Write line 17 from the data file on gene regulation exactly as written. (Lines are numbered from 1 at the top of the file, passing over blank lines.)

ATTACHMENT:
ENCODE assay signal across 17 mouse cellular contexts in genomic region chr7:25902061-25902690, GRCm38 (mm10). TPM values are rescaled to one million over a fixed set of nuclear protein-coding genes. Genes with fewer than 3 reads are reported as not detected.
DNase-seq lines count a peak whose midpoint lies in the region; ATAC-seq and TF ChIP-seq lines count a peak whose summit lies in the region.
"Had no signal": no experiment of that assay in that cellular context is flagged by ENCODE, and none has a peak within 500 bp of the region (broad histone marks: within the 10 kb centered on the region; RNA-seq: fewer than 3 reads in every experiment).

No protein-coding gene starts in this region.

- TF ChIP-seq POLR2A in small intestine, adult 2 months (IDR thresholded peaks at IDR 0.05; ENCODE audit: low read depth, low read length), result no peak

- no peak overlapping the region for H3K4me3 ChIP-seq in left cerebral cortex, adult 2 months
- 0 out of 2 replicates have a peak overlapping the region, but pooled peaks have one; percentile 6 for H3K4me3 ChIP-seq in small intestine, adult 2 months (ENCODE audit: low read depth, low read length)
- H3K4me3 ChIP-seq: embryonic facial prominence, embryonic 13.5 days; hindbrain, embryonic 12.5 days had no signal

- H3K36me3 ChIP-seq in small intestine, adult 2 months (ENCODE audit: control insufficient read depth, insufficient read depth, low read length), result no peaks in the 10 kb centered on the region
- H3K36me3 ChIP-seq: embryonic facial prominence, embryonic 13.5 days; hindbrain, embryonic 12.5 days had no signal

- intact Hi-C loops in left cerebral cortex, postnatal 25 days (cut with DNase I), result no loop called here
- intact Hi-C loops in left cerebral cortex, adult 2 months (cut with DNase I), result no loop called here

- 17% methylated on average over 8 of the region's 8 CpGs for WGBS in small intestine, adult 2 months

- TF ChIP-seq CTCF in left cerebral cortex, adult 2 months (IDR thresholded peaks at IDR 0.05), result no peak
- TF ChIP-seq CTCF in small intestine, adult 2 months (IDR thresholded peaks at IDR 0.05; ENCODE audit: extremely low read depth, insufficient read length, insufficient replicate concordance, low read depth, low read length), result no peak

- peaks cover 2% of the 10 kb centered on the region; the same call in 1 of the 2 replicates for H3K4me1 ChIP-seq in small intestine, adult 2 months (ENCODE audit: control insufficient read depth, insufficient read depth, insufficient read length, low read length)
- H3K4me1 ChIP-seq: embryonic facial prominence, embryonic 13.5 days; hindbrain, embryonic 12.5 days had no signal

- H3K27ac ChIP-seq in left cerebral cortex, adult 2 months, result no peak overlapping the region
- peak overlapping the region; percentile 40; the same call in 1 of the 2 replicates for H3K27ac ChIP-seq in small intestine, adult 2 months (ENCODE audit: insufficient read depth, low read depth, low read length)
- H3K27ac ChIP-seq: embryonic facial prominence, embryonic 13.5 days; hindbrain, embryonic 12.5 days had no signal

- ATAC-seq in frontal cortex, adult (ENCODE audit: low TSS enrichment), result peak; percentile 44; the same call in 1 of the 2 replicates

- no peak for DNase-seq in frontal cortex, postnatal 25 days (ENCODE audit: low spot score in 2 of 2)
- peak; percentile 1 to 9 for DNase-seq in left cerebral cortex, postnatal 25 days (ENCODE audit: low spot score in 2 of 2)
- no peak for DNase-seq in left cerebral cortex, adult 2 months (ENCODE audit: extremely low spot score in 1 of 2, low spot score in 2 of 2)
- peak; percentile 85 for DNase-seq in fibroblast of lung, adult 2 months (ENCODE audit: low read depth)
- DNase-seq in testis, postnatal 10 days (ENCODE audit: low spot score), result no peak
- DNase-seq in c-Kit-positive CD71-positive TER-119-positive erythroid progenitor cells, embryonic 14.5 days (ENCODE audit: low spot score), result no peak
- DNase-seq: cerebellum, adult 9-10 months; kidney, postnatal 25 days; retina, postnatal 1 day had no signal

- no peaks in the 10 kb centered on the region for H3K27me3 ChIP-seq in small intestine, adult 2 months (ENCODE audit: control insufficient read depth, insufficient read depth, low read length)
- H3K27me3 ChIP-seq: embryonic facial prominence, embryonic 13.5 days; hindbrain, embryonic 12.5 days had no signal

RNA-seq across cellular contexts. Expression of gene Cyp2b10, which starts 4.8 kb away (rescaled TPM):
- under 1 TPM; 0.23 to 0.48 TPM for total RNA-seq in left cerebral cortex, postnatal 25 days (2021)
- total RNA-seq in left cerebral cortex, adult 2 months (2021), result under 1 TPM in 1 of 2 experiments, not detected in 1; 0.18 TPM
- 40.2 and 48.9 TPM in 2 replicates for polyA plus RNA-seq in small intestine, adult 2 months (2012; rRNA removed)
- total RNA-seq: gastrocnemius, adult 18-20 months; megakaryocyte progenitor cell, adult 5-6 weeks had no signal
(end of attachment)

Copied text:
- H3K4me1 ChIP-seq: embryonic facial prominence, embryonic 13.5 days; hindbrain, embryonic 12.5 days had no signal